There’s a sub family of Dung Beetles known as the Rhinoceros Beetles (Dynastinae), some of which look very similar to normal dung beetles and share similar behaviour. Rhino Beetles are easily recognisable by their large protruding “horns” and like all dung beetles, are completely harmless to humans. Their horns are most often used for Burrowing and for fighting competitor males.
Some, like this Rhino Beetle, do not have the characteristic shape of a Dung Beetle, and instead feed on wood and can fly (though not very gracefully), tending to be nocturnal. With their impressive size, easygoing nature, and surprising longevity (sometimes more than three years for adult males) they make fantastic pets.
Of course, not all beetles are quite so placid. Some Ground Beetles (family Caribidae – named Ground Beetles as most have fused elytra rendering them unable to fly) are docile and harmless, but many, like Passalidius fortipes (Burrowing Ground Beetle), are not. When trying to take the above photo, this little one repeatedly scuttled towards me, rearing up with it’s mandibles wide open as if it meant to bite me. The Burrowing Ground Beetle is an adept burrower, using its strong forelegs and mandibles to hunt insect larvae and worms through the ground.
Admittedly, the bite is nothing dangerous, beyond the minor mechanical injury, but the Caribidae have other tricks up their sleeves, or rather, up their abdomen, in the guise of pygidial glands that produce noxious or even caustic secretions.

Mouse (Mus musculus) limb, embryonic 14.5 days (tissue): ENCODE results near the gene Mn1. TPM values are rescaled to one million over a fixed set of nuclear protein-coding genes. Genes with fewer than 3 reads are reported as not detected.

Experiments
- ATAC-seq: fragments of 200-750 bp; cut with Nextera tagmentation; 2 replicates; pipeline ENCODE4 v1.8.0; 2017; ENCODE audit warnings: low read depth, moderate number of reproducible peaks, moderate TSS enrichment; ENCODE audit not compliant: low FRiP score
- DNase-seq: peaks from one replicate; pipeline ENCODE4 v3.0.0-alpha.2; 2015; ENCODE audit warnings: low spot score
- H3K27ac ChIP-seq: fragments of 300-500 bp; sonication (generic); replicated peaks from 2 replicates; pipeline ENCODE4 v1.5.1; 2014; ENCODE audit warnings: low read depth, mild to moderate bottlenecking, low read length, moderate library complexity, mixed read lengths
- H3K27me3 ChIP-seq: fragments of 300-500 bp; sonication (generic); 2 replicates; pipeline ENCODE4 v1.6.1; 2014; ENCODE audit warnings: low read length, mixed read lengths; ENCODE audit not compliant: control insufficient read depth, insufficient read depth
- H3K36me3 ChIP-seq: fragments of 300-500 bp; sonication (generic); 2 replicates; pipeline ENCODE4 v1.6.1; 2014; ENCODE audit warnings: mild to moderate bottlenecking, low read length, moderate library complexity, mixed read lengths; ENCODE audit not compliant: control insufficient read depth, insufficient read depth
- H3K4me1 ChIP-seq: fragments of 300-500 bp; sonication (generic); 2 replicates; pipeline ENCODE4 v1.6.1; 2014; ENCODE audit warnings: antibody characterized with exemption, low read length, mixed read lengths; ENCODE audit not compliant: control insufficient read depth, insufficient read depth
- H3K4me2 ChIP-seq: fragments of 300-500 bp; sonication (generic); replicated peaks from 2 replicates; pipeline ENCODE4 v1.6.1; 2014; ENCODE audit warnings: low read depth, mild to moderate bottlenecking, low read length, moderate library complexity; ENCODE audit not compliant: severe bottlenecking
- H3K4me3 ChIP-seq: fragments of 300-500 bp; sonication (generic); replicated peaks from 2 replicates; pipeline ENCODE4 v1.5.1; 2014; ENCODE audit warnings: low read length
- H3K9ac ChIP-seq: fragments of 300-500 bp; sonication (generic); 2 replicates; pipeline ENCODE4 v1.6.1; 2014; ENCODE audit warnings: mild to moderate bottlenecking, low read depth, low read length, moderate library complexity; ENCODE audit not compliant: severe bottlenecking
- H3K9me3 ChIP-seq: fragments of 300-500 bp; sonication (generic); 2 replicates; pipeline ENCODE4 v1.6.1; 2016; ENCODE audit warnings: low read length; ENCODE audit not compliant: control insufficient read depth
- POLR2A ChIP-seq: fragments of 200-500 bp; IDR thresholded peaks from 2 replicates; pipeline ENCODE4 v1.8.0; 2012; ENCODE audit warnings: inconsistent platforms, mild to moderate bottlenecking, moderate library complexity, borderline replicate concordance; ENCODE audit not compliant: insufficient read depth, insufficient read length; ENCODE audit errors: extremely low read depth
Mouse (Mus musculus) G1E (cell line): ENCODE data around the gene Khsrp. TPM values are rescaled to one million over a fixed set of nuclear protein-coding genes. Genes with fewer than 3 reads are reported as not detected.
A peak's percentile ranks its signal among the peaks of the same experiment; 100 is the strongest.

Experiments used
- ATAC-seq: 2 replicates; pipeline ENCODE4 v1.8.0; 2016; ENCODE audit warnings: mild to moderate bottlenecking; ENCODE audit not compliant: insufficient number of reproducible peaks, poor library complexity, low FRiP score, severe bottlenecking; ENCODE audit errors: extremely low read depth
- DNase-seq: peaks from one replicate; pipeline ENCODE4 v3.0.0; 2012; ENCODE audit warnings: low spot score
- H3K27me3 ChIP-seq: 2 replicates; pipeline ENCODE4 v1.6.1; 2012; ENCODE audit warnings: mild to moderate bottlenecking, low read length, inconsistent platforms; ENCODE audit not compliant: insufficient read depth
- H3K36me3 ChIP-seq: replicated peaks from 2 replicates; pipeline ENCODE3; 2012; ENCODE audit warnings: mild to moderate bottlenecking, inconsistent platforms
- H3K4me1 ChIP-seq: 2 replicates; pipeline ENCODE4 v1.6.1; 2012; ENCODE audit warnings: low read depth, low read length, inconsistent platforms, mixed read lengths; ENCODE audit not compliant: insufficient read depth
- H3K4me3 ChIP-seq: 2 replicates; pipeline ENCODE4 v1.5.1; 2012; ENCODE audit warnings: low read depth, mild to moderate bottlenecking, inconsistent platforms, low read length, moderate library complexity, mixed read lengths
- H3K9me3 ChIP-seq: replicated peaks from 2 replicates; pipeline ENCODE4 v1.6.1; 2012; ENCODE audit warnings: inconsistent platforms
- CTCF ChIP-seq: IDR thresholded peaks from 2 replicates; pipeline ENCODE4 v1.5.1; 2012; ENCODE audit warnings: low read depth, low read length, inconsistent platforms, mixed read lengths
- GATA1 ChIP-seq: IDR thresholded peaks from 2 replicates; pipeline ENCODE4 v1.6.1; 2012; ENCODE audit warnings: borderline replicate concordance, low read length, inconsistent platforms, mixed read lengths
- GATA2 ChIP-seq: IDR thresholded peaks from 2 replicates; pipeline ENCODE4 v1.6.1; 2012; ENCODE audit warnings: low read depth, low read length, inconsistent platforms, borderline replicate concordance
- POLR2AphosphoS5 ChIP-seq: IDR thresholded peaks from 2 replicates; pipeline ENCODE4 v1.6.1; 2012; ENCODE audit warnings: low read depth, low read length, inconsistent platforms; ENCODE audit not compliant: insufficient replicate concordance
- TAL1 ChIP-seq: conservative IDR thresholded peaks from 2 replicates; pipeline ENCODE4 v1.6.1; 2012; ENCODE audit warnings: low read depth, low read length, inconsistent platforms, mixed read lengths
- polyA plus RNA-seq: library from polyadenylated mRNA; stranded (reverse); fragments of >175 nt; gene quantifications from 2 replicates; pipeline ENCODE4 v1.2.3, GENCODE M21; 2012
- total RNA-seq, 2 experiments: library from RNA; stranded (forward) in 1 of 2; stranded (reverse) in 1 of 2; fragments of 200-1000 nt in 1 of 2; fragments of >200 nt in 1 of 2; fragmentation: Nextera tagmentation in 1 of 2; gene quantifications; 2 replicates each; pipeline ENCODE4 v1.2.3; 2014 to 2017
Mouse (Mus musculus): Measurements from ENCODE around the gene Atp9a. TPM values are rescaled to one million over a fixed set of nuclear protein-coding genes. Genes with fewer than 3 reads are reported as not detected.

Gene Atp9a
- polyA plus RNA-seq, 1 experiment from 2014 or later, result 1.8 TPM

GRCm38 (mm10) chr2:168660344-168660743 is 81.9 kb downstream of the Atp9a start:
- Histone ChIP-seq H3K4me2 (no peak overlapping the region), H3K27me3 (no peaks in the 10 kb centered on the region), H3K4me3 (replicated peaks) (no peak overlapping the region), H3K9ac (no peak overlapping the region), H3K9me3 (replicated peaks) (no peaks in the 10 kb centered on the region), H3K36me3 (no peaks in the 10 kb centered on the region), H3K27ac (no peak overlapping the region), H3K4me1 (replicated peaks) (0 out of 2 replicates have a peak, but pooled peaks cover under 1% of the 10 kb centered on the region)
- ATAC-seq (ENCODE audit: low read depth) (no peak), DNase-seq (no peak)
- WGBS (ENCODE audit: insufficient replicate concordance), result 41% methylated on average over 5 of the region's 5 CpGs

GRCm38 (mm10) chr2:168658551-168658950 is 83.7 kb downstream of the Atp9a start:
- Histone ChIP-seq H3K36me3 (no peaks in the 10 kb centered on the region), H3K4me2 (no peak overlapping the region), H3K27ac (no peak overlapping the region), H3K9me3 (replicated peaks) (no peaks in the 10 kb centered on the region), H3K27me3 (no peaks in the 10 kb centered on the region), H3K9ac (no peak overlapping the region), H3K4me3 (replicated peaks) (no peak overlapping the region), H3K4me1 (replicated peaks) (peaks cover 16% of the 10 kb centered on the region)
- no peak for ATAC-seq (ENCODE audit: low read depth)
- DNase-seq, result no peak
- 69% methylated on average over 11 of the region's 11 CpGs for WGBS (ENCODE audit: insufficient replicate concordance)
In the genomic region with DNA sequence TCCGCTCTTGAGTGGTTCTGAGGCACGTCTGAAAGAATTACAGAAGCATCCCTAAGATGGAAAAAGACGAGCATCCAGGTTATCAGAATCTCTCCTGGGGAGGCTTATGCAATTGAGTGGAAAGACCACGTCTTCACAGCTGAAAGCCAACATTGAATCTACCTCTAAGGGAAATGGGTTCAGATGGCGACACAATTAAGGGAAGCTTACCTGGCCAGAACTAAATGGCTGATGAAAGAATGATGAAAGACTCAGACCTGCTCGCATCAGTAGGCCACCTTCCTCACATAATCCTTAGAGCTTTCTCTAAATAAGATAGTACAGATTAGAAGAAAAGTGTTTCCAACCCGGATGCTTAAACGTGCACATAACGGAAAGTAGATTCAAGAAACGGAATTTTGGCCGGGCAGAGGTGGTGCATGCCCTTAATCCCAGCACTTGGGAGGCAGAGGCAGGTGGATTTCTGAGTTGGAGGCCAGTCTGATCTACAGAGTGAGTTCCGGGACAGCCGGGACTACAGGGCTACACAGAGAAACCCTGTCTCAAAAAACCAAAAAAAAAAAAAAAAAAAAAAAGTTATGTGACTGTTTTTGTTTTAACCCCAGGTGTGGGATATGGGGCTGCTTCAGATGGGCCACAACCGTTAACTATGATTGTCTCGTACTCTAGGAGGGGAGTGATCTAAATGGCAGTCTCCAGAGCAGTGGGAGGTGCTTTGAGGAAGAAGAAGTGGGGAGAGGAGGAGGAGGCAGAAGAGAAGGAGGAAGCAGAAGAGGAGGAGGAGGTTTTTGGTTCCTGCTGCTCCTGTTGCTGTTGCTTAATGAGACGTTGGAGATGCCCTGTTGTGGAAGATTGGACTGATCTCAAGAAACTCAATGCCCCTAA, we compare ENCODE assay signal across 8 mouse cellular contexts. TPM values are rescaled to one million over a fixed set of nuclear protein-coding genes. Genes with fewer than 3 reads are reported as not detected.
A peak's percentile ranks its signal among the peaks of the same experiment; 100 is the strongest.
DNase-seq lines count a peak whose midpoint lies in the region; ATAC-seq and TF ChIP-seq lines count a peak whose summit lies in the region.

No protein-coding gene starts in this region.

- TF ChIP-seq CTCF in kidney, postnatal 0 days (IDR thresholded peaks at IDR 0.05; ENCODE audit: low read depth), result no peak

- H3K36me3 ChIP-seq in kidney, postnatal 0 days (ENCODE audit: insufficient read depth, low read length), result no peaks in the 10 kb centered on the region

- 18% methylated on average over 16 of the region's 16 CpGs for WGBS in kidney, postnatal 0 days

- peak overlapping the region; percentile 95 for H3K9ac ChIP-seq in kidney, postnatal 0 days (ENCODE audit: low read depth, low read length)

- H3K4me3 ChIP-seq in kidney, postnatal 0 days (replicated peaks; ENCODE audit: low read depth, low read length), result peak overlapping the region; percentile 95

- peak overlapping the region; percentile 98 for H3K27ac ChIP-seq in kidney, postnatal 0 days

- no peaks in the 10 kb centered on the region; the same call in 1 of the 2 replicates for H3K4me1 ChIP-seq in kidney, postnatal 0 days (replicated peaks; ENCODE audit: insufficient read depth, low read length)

These chemical weapons give many Ground Beetles another common name – the Blister Beetle, but true Blister Beetles are from a very separate family, the Meloidae. Blister Beetles get their name from the cantharidin they secrete, a toxin that causes blistering of human skin and is toxic if ingested. Most Blister Beetles announce their toxicity through colouration.
Despite their toxicity, Blister Beetles are often beneficial to have around. The larvae of the CMR Bean Beetle (so named for the colours being those of the Cape Mounted Rifles Regiment of South Africa) for example parasitizes the egg pods of various grasshoppers, including Plague Locusts, helping to regulate their numbers. However, the adults feed on plants and are known to damage ornamental garden plants, and cotton, beans, peaches, and other crops.
At this time of year, I would be remiss to not mention the Rose Chafers, also known as Rose Beetles, or Christmas Beetles. These cute little fellows appear all over the place at this time of year (I suppose it’s their breeding season) and they’re attracted to lights, so they’re often seen relaxing on screen doors, computer monitors, and most annoyingly, our bed. They are completely harmless, but they are dopey fliers and so it’s common to be sitting watching a film in the evening and having several chafers bashing into your face as they excitedly make their way towards the screen. They’re nocturnal and feed on flowers and foliage of wattle, potato, and sugar cane, though they seem to have a favourite in garden roses, hence their common name. Despite their appearance, they are actually members of the Scarabaeidae family, though they do not feed on dung balls, or lay their eggs in them either.
I’ll round this all up with an honourable mention to the Cicada. The Cicada are members of the Order Hemiptera, the “True Bugs” (you see, “bug” and “insect” aren’t synonyms, a “bug” is a very specific type of insect, but more on this some other time), whereas beetles are members of the Order Coleoptera, as you now know, but for some reason, the Cicada is often (erroneously) called a Cicada Beetle.
I’ll go into the reasons why in a future “bugs” post, as I will give a proper description of the Cicada, but for now, suffice it to know that “Cicada Beetles” aren’t beetles, and should simply be called Cicadas. Then you’ll be correct and it’s less effort to say!